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In this fast-paced, hyper-consumeristic society, people have become pretty good at the one thing that has always been required of them since humans existed: constant recycling. To ensure that you’re doing a good job and not wasting resources. However, it’s important to keep track of exactly how much waste you create and what can be recycled. Here are some strategies to help you be a better recycler.
Why It’s Important
Many things are accomplished when you recycle. To begin with, you’re ensuring that fewer items are thrown out and end up in landfills, rivers, or even oceans. You’ll also be helping to keep wildlife safe, as there have been countless cases of animals being wounded or even dying as a result of becoming entangled in or digesting plastic. Because less energy is consumed throughout the recycling process, there are significant energy savings. Finally, you are assisting in the creation of jobs, as the recycling business in the United States employs over 700,000 people.
Don’t Put Anything in the Trash That’s Still Recyclable
You might be surprised how many things belong in the recycling bin rather than the trash. The easiest way to find out is to look at your city’s recycling guidelines A few common recyclables that all people should recycle include aluminum cans, paper, plastic bottles, cardboard boxes, and copper. Copper recycling is a little more complicated, but you can find out if it’s accepted in your area by asking your city.
Place Loose Garbage in a Bag Before Putting it Into the Trash
If you’re not careful, you can forget about the stray banana peel or empty pizza box sitting on top of your trash pile. Make it part of your routine to line up your garbage and put it in a bag before throwing it into the trash to keep track of all recyclables and avoid accidentally throwing them away with your normal kitchen garbage.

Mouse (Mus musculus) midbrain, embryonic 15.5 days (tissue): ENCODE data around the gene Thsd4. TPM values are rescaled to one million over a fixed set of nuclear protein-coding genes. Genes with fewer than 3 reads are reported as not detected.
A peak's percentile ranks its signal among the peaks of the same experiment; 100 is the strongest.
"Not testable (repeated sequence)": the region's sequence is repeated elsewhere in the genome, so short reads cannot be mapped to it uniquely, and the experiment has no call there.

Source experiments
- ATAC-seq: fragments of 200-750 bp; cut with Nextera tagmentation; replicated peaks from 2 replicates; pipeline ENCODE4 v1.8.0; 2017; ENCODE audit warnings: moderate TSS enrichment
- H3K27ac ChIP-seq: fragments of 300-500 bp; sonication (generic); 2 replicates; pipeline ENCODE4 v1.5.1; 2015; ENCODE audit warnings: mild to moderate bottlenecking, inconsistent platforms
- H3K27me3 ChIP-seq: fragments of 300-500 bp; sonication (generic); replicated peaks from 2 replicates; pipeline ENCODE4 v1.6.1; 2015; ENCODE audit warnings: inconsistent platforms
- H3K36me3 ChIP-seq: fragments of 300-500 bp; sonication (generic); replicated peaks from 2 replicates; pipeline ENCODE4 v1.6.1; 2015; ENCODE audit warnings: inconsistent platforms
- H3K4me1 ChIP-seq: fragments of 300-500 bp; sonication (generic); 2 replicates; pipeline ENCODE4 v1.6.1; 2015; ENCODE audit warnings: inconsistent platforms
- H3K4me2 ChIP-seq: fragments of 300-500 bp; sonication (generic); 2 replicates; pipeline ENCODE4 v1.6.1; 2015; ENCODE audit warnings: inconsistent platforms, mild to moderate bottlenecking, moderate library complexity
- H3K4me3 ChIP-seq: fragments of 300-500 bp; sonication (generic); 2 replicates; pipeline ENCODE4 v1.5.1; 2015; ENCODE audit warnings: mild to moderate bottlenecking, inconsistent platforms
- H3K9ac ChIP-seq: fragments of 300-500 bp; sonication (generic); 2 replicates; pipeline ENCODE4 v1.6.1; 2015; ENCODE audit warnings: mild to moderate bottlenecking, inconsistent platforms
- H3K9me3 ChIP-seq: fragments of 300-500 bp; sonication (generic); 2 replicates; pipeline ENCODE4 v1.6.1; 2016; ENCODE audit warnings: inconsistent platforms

Reduce the Amount of Junk Mail
Get on some mailing lists so that companies can’t just send you circulars and ads without your permission, and unsubscribe from as many catalogs as possible.
Do Not Recycle Used Batteries
Even if they’re still working, it’s best to dispose of them in the trash rather than recycling them. Old household batteries might not seem dangerous, but even a small amount can cause a lot of damage to the environment once they get into landfills and start corroding. Instead, use rechargeable batteries and dispose of them properly when they die.
Do Not Recycle Things That Are Still Being Manufactured Or Are In Stores
Your local trash collectors won’t be able to recycle a product that they can still sell or purchase a new version. Before recycling your next breakable, non-perishable item, ask yourself if you need it, and then try to donate it rather than recycling it.
The good news is that recycling is far easier than most people assume. For example, many establishments feature recycling boxes where you may leave your old bags on your next shopping trip if you wish to recycle plastic bags you buy at grocery stores and elsewhere. Many communities in the United States provide curbside recycling pickup, with households receiving recycling cans that resemble normal trash cans. Finally, recycling stations may be found all over cities, mainly near shopping malls or other areas where people congregate.
Conclusively, to be a better recycler, you need to know what can and cannot be recycled and how to reuse things around your house. By implementing just one of these ideas into your life, you’ll save money and help ensure that the earth will continue to be a prosperous place for generations to come.
By Lizzie Weakley
who is a freelance writer from Columbus, Ohio. In her free time, she enjoys the outdoors and walks in the park with her husky, Snowball.